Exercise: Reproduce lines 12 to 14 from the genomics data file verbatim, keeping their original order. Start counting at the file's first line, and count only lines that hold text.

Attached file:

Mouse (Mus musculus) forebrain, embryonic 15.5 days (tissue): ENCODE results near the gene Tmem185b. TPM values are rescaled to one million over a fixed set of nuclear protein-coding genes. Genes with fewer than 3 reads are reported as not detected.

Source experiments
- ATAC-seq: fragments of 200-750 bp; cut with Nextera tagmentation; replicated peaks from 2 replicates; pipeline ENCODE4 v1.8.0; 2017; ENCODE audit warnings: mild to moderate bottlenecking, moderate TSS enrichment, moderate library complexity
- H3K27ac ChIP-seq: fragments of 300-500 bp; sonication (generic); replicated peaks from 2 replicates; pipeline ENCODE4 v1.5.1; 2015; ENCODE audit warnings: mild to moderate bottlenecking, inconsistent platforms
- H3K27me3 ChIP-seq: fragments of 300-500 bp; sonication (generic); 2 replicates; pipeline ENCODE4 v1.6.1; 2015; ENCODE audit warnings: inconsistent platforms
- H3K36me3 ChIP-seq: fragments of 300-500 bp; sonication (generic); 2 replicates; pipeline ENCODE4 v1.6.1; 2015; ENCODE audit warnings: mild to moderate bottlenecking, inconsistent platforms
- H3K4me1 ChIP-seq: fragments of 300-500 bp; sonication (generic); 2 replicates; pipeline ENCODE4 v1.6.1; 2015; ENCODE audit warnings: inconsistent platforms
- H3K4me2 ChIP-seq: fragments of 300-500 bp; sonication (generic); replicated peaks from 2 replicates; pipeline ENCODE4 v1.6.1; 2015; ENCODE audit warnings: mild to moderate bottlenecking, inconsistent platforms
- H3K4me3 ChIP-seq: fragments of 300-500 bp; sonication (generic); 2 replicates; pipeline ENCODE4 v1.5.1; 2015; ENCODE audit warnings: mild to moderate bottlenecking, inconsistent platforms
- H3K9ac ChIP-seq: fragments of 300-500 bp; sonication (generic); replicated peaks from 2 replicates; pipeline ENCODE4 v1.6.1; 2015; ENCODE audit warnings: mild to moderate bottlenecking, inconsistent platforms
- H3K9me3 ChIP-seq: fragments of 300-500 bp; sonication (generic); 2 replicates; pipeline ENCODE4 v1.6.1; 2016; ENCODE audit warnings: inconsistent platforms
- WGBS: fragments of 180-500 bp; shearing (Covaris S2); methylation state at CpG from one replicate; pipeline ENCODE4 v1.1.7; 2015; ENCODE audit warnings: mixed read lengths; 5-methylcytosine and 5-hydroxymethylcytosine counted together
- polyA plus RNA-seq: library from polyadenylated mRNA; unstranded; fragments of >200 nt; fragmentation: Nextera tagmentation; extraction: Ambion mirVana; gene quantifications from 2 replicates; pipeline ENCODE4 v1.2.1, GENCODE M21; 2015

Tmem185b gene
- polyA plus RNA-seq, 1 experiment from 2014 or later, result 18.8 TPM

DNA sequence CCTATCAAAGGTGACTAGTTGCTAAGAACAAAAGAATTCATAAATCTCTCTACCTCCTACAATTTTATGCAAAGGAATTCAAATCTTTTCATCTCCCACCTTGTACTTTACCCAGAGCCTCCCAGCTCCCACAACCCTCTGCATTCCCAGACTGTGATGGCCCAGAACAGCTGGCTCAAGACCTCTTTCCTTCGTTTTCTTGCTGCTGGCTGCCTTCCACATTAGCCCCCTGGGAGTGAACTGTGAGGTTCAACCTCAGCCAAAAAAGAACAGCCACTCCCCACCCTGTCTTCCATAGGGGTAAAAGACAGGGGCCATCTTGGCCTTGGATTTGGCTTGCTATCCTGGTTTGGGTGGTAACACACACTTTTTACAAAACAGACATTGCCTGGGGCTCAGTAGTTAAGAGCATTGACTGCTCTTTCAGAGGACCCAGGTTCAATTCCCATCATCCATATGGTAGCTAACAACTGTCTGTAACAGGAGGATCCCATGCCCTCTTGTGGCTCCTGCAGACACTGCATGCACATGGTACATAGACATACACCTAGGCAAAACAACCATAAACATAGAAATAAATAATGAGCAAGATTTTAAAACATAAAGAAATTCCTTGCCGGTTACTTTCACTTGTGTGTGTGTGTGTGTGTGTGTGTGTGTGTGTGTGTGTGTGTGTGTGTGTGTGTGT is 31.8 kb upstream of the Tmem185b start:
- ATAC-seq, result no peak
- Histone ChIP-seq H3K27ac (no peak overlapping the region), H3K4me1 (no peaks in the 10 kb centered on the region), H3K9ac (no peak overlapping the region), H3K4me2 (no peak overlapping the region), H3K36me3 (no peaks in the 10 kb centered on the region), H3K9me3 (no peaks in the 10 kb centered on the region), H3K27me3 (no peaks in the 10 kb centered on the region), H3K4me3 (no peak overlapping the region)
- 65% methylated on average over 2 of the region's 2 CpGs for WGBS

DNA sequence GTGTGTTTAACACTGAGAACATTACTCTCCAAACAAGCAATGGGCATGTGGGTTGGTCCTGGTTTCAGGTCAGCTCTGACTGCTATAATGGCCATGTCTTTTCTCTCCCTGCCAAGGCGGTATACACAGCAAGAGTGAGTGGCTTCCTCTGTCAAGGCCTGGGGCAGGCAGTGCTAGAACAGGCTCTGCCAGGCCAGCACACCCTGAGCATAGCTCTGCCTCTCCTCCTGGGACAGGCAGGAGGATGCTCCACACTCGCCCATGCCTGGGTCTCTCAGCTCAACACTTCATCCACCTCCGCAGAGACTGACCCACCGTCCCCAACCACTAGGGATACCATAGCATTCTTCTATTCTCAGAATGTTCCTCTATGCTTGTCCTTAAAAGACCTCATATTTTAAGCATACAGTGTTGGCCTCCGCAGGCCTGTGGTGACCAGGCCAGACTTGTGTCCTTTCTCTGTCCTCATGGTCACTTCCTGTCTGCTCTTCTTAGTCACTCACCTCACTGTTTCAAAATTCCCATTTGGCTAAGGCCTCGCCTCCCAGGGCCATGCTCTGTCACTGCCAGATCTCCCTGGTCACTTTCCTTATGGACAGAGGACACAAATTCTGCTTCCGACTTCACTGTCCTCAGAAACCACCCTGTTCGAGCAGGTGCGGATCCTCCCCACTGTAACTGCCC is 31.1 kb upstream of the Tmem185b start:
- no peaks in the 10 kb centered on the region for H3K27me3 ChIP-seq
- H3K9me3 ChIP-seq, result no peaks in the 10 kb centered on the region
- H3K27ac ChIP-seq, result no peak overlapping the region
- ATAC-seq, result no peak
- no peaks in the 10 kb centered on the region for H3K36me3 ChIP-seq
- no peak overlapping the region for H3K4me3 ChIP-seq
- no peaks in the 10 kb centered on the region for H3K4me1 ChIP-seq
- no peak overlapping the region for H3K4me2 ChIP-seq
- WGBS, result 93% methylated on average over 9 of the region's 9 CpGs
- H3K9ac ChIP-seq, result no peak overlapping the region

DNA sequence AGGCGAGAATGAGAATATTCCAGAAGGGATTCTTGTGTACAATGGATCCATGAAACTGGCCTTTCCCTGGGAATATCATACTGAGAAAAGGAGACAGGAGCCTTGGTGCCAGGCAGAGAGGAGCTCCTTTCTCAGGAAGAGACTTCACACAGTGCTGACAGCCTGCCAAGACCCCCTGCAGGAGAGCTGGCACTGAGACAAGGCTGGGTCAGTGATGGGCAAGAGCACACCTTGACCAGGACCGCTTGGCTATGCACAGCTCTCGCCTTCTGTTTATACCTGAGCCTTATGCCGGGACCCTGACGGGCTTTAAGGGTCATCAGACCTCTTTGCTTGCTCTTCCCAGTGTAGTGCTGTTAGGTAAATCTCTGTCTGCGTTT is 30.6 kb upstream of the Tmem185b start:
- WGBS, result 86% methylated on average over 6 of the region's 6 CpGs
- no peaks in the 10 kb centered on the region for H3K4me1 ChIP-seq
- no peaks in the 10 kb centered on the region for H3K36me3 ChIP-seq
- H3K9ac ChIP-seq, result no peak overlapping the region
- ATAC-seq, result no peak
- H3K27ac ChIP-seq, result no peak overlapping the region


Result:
- WGBS: fragments of 180-500 bp; shearing (Covaris S2); methylation state at CpG from one replicate; pipeline ENCODE4 v1.1.7; 2015; ENCODE audit warnings: mixed read lengths; 5-methylcytosine and 5-hydroxymethylcytosine counted together
- polyA plus RNA-seq: library from polyadenylated mRNA; unstranded; fragments of >200 nt; fragmentation: Nextera tagmentation; extraction: Ambion mirVana; gene quantifications from 2 replicates; pipeline ENCODE4 v1.2.1, GENCODE M21; 2015

Tmem185b gene